by Rachel Perry
photo by George Bredewater
William (Bill) Smoot may well be one of Brown County’s best kept secrets.
Working out of a small converted garage at the end of a long wooded lane in Annandale Estates, Mr. Smoot creates award winning pen and ink, pencil, and charcoal drawings as well as watercolors, pastels and oil paintings.
Each morning, Mr. Smoot makes the short walk, coffee cup in hand, from his attached house to the well-lit and neatly organized studio. There he pursues the art project that currently interests him the most.
This idyllic lifestyle was a long time in coming. Mr. Smoot left his boyhood home in Crown Point, Indiana, to study at the Chicago Academy of Fine Arts as well as the Studio School of Art (also in Chicago) before accepting a position as a commercial illustrator for the Vogue Wright Studios. He then free-lanced out of his own studio for eight years.
His next position as the illustrator/designer for The Anderson Company lasted until he took early retirement in 1985. During the years of his employment, he and his wife often took many short trips to Brown County and so the decision to settle permanently in the area ten years ago was an easy one to make.
Even while working as an illustrator, Bill Smoot found the time to cultivate his talent in fine art. He entered shows, exhibits, and did commissioned projects. His work was exhibited at the Salmagundi club in New York City; the Academic Artists National Exhibit in Springfield, Massachusetts; and the Patron’s Water Color Gala in Oklahoma City. His paintings were included in the annual juried Hoosier Salon Exhibitions. In the 1987 Salon, his watercolor titled, “After the Storm,” won the Floyd D. Hopper Memorial award.
Several unframed portraits in Mr. Smoot’s studio demonstrate his talent for capturing personalities through his depictions of facial expression and body language. A watercolor of two artist acquaintances playing checkers uses soft edges and dense color to set a tone of relaxed concentration. Two pastel portraits convey artist Fred Rigley’s forthright personality through his stance and bearing.
Although watercolor is sill Smoot’s primary medium, he is proficient in oils and recently started working more in pastels. “Charlene Marsh, a few years ago, had models come and we were painting outdoors. So I went to a couple of those sessions and I hadn’t done this in a long time. At first I was doing charcoal sketches but I wanted to use color so I took my pastels because it was easy. And that got me back into pastels,” he said.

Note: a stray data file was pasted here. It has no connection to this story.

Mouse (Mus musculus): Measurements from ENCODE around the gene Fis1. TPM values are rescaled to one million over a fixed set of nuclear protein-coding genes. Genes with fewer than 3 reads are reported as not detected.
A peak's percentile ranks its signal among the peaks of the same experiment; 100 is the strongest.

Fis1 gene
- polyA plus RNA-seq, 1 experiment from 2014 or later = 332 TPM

Mr. Smoot’s versatility is the result of his constant search for new and interesting projects. “I work in one medium for a while and then I get tired of it,” he admits. “Then I switch to something else.” An artist who works exclusively on one painting at a time, Mr. Smoot usually paints intensely until the piece is finished. He remarked, “If I leave a painting and don’t work on it for several days, I’ve lost interest in it.”
Ever on the lookout for new challenges, Mr. Smoot has recently begun to experiment with clay sculptures. Figures of Civil War soldiers and several comical characters stand on a large table as though waiting for a stage appearance. “I’m still learning about different clays and how to preserve them with paint,” he said.
The comical sculptures may be the result of Bill Smoot’s early artistic ambition. “When I went to art school in Chicago, I started out as a cartoonist,” he laughed. His cartooning talent can be seen in Motleyville, a publication of observations and stories by Brown County artist and local character, Von Williamson.
Despite his attraction to whimsical figures, there is nothing frivolous about Mr. Smoot’s art philosophy. “I’m a big believer in the basics (color theory, composition),” he declares. “In order to paint, even in the abstract, you need to have a basic knowledge in perspective. The old cliche, `a painting is no better than the drawing,’ is true. If you have a beautiful technique and it’s a lousy drawing, it’s a lousy painting.”
Once the basics are in place, however, an artist must find his own way of expressing himself. Bill Smoot confided, “One of the best pieces of advice I ever had—I was in an art fair and next to me was an Italian fellow…I really liked his stuff…And he came over to me and said, `You know, your paintings are just like you. Neat and clean and nice. The best advice I can give you is to get bitchy!’ And I took it to heart. I knew what he meant. I started using some raw reds and big blues. And it made a world of difference in my approach to painting.”
Mr. Smoot’s subjects are as varied as his materials. In addition to portraits, landscapes, still lifes, and nudes adorn his studio walls. Although he has been a member of both the Brown County Art Guild and the Brown County Art Gallery, he now primarily markets his work out of his own studio.
Bill Smoot is featured in a one-man show at the Southern Indiana Center for the Arts in Seymour, Indiana, from March 20 through April 21, 2001. If you can’t get to the exhibit, take a short trip down a wooded lane in Brown County to see his studio. Call 812-988-1627 for more information.